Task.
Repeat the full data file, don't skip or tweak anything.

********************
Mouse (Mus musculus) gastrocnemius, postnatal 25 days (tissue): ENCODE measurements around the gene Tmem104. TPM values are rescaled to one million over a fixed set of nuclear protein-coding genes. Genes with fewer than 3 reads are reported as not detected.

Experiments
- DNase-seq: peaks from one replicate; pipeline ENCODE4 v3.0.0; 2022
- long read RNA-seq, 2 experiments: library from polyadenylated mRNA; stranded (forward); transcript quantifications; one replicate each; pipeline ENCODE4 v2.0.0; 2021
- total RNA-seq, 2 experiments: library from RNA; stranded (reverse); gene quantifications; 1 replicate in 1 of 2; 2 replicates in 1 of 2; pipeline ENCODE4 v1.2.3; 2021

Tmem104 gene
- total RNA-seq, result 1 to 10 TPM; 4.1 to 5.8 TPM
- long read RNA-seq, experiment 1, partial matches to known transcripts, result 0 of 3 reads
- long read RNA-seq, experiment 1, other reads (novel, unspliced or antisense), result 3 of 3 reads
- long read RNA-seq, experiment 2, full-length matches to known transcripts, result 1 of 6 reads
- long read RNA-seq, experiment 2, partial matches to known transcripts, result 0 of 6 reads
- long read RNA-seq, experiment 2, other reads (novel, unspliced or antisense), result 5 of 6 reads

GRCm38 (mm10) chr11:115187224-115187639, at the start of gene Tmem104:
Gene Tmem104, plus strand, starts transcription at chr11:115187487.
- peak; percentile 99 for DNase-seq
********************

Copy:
Mouse (Mus musculus) gastrocnemius, postnatal 25 days (tissue): ENCODE measurements around the gene Tmem104. TPM values are rescaled to one million over a fixed set of nuclear protein-coding genes. Genes with fewer than 3 reads are reported as not detected.

Experiments
- DNase-seq: peaks from one replicate; pipeline ENCODE4 v3.0.0; 2022
- long read RNA-seq, 2 experiments: library from polyadenylated mRNA; stranded (forward); transcript quantifications; one replicate each; pipeline ENCODE4 v2.0.0; 2021
- total RNA-seq, 2 experiments: library from RNA; stranded (reverse); gene quantifications; 1 replicate in 1 of 2; 2 replicates in 1 of 2; pipeline ENCODE4 v1.2.3; 2021

Tmem104 gene
- total RNA-seq, result 1 to 10 TPM; 4.1 to 5.8 TPM
- long read RNA-seq, experiment 1, partial matches to known transcripts, result 0 of 3 reads
- long read RNA-seq, experiment 1, other reads (novel, unspliced or antisense), result 3 of 3 reads
- long read RNA-seq, experiment 2, full-length matches to known transcripts, result 1 of 6 reads
- long read RNA-seq, experiment 2, partial matches to known transcripts, result 0 of 6 reads
- long read RNA-seq, experiment 2, other reads (novel, unspliced or antisense), result 5 of 6 reads

GRCm38 (mm10) chr11:115187224-115187639, at the start of gene Tmem104:
Gene Tmem104, plus strand, starts transcription at chr11:115187487.
- peak; percentile 99 for DNase-seq